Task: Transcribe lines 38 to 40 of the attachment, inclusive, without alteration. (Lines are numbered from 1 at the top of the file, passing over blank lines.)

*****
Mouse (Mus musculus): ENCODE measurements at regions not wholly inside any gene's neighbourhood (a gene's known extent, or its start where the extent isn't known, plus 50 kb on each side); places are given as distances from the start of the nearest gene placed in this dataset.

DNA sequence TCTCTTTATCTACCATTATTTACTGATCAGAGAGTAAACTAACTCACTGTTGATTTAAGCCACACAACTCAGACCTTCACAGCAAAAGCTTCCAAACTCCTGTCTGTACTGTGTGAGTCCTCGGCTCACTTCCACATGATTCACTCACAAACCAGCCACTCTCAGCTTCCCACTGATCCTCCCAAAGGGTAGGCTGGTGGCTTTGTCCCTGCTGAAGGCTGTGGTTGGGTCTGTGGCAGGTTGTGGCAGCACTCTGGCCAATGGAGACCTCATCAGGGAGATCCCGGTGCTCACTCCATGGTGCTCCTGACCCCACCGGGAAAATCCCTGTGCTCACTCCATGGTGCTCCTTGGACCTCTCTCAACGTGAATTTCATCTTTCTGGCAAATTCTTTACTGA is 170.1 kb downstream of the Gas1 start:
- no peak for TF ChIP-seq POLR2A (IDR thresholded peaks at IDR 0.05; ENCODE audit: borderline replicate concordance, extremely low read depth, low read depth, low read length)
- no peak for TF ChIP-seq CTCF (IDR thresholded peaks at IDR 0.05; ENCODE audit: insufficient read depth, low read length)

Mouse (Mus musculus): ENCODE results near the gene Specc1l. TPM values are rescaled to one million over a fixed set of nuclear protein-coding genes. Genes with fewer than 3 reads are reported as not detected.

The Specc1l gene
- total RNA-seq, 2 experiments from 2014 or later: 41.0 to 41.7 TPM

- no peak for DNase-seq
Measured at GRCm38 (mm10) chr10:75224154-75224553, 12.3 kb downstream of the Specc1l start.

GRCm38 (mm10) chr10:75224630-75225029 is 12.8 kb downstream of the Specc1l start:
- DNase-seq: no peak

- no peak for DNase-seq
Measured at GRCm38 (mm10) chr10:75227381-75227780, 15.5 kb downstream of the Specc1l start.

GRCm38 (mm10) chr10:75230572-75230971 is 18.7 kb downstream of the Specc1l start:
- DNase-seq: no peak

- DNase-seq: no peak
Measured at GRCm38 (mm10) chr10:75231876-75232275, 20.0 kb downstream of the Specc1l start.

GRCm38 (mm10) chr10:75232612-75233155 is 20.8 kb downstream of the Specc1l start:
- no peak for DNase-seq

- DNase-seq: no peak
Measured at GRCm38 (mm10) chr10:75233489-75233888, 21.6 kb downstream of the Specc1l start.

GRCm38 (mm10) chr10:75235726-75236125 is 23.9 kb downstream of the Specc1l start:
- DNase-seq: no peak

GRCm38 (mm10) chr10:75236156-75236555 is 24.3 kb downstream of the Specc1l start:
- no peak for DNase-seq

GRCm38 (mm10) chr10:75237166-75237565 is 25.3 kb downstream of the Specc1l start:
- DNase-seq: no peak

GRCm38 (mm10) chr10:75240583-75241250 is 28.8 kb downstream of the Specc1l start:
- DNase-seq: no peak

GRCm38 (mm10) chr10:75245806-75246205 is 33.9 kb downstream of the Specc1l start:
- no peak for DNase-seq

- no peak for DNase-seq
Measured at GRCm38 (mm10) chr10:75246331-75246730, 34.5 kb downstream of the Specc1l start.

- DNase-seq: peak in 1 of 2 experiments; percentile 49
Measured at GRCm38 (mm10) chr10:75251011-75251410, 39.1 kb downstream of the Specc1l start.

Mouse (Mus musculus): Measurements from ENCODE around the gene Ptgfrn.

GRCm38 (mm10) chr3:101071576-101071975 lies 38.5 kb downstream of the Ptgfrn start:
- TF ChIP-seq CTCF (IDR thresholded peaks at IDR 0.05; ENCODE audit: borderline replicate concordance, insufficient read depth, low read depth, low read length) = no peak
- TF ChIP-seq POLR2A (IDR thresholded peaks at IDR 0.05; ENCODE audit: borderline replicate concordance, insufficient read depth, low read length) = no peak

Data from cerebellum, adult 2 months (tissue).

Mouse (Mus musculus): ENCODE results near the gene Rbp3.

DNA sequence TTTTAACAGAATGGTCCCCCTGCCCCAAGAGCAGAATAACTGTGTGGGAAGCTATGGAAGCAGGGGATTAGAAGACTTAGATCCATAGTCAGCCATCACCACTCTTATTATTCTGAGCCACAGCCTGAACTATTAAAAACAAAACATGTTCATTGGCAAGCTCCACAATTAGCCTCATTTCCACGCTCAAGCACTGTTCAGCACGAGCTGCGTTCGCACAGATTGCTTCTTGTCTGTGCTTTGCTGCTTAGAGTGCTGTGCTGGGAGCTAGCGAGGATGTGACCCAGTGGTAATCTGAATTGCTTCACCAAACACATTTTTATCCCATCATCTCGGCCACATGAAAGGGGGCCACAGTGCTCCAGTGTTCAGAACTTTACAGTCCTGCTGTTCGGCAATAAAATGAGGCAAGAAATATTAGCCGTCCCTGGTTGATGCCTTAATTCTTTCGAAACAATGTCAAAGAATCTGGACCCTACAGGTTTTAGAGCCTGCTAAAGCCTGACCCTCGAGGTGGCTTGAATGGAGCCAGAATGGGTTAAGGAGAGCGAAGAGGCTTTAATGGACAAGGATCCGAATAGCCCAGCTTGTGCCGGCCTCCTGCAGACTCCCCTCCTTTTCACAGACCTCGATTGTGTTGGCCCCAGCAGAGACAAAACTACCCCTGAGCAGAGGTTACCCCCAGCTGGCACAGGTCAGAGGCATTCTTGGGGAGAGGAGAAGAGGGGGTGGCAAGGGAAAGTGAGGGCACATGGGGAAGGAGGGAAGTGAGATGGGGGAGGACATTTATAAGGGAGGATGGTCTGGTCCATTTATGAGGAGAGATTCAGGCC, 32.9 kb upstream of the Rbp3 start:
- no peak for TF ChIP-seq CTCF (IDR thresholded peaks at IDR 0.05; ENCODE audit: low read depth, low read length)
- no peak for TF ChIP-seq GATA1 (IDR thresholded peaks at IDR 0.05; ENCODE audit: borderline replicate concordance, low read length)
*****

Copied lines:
- TF ChIP-seq CTCF (IDR thresholded peaks at IDR 0.05; ENCODE audit: borderline replicate concordance, insufficient read depth, low read depth, low read length) = no peak
- TF ChIP-seq POLR2A (IDR thresholded peaks at IDR 0.05; ENCODE audit: borderline replicate concordance, insufficient read depth, low read length) = no peak

Data from cerebellum, adult 2 months (tissue).